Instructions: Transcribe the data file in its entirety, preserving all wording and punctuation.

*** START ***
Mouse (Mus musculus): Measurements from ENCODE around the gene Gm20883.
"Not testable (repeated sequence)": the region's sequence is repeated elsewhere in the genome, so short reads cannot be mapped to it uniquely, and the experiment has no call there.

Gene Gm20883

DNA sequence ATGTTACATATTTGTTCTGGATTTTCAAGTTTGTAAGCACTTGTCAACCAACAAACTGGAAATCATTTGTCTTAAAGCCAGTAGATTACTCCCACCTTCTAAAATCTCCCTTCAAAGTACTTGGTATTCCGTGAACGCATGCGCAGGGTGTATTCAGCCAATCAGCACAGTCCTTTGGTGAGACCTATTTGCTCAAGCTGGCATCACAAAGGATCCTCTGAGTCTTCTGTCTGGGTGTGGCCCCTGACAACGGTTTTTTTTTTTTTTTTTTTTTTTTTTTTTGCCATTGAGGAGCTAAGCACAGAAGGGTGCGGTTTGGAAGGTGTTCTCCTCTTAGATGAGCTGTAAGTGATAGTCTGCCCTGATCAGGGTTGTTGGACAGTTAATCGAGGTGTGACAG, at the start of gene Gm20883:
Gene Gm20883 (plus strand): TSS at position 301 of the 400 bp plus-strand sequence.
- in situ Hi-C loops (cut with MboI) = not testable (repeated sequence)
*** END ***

Mouse (Mus musculus): Measurements from ENCODE around the gene Gm20883.
"Not testable (repeated sequence)": the region's sequence is repeated elsewhere in the genome, so short reads cannot be mapped to it uniquely, and the experiment has no call there.

Gene Gm20883

DNA sequence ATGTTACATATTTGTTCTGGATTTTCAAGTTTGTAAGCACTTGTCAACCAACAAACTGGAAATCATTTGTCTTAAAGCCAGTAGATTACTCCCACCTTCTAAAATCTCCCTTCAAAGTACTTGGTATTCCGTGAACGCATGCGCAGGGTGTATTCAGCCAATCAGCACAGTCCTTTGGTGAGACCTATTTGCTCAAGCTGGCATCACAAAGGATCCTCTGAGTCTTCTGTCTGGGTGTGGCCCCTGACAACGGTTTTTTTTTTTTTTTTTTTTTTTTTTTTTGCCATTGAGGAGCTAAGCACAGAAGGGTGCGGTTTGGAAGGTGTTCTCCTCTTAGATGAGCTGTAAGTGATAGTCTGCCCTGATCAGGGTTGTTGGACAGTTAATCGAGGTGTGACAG, at the start of gene Gm20883:
Gene Gm20883 (plus strand): TSS at position 301 of the 400 bp plus-strand sequence.
- in situ Hi-C loops (cut with MboI) = not testable (repeated sequence)